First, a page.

I made a tool pallet specifically for doing so in V5, maybe I should share it with you ta ruffle some feathers :joy:

I should rename it ‘mid-build tolerance toggle’:


:rofl:

I literally made that pallet in like 2011 or so, for a client as per their request.

They’ve been asking me to do it again recently – they’re not very good about managing their pallets.

So, it’s been on my mind – I’ll probably make a new version for V7 soon. :smiling_face:

If Rhino fails to successfully fillet the most basic full-nose-radius geometry regardless of a dozen different tolerance combinations, then the problem isn’t the ‘tolerance changes mid build’.

‘Tolerance’ should be a ‘threshold’ that Rhino can use to deviate various transformations.

I was merely changing tolerance as an experiment to see if it was related.

Now I know, Rhino probably isn’t failing due to tolerance strictness. It’s failing due to something else. :white_check_mark:

180 degree edge

surfaces near the edge (additional…)

see also further up

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here is another nice example, where _filletEdge fails

done manual with _filletSrf…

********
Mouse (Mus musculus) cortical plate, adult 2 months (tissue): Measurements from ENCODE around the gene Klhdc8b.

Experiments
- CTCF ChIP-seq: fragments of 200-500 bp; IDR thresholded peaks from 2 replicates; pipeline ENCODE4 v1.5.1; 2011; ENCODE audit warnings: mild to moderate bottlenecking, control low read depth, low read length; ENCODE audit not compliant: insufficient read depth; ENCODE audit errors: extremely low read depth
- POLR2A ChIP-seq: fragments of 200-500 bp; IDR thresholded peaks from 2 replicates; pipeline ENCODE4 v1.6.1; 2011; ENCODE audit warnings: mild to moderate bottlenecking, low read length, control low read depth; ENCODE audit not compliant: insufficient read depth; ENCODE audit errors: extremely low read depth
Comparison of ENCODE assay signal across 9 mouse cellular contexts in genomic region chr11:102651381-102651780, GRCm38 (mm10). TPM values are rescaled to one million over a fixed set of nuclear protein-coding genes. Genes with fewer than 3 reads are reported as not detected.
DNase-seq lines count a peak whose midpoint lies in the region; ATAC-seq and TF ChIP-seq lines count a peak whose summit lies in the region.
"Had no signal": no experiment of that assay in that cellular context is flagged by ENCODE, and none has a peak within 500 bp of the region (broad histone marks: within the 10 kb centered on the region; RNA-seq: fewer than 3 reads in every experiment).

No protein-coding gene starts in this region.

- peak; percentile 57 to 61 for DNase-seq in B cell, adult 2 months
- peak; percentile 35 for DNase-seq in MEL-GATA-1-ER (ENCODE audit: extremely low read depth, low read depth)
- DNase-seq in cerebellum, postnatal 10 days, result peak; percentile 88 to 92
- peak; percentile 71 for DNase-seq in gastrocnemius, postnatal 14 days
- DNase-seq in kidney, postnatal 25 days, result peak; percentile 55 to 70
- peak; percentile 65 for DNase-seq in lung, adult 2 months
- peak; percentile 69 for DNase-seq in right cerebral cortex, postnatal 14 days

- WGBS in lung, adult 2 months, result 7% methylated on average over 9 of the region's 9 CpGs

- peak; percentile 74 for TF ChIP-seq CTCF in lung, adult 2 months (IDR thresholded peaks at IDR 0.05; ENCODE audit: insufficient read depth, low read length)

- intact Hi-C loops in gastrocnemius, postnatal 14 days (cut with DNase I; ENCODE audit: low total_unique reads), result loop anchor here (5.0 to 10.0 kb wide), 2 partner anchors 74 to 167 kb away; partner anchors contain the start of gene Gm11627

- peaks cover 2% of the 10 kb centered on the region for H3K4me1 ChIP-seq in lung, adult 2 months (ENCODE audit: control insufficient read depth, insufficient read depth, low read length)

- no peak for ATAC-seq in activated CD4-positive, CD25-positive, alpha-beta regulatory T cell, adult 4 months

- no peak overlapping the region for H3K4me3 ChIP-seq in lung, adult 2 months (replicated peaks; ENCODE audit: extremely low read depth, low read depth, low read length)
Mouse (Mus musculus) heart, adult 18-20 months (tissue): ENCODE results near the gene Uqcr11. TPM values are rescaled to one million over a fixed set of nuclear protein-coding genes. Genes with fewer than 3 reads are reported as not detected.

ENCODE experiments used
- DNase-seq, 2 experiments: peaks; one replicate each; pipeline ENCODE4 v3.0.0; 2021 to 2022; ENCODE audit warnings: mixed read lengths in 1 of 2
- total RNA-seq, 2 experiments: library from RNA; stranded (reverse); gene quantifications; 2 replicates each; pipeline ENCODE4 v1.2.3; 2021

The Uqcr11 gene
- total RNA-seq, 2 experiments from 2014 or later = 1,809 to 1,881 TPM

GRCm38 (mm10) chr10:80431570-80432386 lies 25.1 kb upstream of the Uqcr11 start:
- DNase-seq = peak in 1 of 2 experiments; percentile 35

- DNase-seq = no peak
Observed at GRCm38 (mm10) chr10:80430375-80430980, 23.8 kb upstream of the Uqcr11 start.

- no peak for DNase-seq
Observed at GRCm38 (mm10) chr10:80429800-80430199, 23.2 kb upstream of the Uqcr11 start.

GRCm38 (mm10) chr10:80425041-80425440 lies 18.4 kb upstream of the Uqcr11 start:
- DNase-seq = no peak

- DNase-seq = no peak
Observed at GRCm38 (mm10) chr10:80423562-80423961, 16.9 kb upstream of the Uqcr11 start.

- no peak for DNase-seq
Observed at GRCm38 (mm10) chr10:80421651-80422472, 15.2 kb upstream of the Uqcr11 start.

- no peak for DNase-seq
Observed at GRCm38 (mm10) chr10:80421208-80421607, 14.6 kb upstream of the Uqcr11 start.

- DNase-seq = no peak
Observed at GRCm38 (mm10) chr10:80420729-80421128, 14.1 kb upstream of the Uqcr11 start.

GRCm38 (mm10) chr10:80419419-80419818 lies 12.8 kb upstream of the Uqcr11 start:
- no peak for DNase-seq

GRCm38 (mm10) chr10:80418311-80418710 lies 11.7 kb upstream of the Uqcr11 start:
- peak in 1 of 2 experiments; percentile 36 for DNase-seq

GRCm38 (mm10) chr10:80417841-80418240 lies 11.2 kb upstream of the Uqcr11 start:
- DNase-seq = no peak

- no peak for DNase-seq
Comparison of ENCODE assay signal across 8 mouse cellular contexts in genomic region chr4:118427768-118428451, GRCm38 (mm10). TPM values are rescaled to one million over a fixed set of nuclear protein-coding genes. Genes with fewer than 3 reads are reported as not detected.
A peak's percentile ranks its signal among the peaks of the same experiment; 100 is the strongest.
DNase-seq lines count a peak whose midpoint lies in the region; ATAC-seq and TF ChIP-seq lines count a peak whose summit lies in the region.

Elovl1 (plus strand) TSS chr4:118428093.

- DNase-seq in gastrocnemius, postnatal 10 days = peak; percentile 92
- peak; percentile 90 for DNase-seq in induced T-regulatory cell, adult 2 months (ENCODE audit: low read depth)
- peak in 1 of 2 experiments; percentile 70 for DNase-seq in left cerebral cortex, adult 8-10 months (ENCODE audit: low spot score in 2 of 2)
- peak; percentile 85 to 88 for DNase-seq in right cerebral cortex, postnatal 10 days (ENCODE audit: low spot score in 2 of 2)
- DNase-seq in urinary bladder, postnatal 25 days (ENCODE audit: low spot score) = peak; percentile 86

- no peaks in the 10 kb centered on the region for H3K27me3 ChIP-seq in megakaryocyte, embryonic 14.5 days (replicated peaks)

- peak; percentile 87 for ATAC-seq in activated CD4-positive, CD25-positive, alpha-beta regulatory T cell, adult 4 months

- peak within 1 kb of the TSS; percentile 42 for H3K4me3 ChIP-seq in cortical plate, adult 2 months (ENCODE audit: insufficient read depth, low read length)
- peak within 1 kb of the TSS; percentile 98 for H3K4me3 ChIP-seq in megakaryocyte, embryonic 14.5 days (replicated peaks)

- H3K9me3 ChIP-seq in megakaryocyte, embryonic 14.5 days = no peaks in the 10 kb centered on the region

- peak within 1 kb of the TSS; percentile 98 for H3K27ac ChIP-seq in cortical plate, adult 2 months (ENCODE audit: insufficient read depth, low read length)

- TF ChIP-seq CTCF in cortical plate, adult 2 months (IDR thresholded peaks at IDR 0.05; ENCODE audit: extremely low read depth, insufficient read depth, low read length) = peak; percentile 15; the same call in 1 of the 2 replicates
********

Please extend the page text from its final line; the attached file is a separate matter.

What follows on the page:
(and a few tricks to use _filletEdge for most of the stuff…)

clamp_2023.3dm (5.1 MB)

… it was the original Idea of this topic just to collect examples…

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Another nice example of filletEdge fails

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I think that’s a good thing, but at some point these issues should be distilled down to the principle causalities that lead to these failures.

These examples seem to becoming redundant.

I’m pretty sure there’s a list somewhere that explicates what’s causing every single failure.

The developers probably have a list by now, I’d imagine. Right?

Probably one of the main reasons ‘filletsrf’ doesn’t fail when ‘filletedge’ does, is due to lack of trimming requisites.

‘filletedge’ fails alot due to adjacent edges to the edges being filleted.

(You could probably split an edge, within a ‘filletedge’, with an adjacent edge, upto any successful ‘filletedge’, and that ‘filletedge’ would fail.) :tipping_hand_man:t4:

So, with that well-known causality, what code is missing in Rhino that would overcome said causality?

Maybe there’s a pattern throughout Rhino with other commands. This issue sounds similar: